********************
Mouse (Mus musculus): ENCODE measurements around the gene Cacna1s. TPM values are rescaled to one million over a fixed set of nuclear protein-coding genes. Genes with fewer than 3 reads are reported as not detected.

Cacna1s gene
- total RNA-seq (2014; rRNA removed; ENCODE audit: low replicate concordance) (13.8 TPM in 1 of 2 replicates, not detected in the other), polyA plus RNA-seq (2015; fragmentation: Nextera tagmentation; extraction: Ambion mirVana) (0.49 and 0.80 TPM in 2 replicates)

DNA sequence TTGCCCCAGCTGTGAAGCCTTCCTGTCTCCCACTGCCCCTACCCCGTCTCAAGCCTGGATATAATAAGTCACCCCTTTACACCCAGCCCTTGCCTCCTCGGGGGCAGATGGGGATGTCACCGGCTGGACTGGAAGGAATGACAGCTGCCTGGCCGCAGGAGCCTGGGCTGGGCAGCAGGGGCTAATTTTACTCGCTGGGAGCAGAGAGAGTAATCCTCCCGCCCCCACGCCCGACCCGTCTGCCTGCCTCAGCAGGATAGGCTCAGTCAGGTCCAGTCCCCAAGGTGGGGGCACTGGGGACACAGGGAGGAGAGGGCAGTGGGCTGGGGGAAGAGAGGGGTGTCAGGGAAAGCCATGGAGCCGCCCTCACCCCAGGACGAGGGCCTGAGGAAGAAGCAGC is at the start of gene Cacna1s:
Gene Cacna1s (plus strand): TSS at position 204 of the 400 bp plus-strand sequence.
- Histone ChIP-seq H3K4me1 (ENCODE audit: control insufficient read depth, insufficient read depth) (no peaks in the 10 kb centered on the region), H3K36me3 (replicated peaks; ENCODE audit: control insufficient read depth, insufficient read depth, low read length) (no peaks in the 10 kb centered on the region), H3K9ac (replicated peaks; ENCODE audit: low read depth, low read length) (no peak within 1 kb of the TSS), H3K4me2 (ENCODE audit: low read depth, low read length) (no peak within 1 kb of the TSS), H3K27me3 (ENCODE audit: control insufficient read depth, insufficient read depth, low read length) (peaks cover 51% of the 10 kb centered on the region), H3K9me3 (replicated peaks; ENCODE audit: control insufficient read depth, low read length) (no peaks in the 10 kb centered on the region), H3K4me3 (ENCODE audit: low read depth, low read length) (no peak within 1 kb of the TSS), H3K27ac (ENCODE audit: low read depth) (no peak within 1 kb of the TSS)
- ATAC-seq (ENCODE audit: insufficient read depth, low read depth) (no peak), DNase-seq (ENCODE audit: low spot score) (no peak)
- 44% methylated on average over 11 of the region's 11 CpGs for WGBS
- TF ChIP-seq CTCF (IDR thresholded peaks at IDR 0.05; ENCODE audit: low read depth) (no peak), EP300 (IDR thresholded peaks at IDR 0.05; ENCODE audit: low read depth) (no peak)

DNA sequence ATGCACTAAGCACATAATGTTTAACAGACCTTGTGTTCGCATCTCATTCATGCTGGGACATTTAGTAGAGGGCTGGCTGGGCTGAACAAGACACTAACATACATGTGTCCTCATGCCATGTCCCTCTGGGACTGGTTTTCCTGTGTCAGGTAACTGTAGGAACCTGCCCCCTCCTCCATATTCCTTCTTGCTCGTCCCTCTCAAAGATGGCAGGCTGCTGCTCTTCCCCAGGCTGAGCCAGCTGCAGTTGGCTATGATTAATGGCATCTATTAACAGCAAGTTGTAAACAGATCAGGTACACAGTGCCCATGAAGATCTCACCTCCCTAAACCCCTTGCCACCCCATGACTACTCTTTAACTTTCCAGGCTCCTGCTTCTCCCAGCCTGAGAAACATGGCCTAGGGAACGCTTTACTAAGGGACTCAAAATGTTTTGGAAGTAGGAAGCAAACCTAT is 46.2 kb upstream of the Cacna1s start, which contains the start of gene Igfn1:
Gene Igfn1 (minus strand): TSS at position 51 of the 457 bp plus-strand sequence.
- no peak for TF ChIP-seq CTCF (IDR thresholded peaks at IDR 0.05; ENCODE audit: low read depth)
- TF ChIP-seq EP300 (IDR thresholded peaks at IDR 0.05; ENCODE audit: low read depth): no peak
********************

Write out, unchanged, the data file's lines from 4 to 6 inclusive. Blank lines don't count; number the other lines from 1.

DNA sequence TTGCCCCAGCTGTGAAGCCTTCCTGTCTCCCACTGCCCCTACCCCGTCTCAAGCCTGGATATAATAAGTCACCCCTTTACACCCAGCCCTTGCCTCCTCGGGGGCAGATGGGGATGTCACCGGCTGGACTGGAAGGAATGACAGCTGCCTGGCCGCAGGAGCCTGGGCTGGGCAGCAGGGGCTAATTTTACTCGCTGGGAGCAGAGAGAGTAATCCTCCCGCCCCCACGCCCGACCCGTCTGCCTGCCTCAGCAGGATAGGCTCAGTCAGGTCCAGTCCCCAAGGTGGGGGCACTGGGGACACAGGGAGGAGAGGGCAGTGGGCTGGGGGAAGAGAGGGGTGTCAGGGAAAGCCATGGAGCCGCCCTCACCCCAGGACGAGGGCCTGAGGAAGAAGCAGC is at the start of gene Cacna1s:
Gene Cacna1s (plus strand): TSS at position 204 of the 400 bp plus-strand sequence.
- Histone ChIP-seq H3K4me1 (ENCODE audit: control insufficient read depth, insufficient read depth) (no peaks in the 10 kb centered on the region), H3K36me3 (replicated peaks; ENCODE audit: control insufficient read depth, insufficient read depth, low read length) (no peaks in the 10 kb centered on the region), H3K9ac (replicated peaks; ENCODE audit: low read depth, low read length) (no peak within 1 kb of the TSS), H3K4me2 (ENCODE audit: low read depth, low read length) (no peak within 1 kb of the TSS), H3K27me3 (ENCODE audit: control insufficient read depth, insufficient read depth, low read length) (peaks cover 51% of the 10 kb centered on the region), H3K9me3 (replicated peaks; ENCODE audit: control insufficient read depth, low read length) (no peaks in the 10 kb centered on the region), H3K4me3 (ENCODE audit: low read depth, low read length) (no peak within 1 kb of the TSS), H3K27ac (ENCODE audit: low read depth) (no peak within 1 kb of the TSS)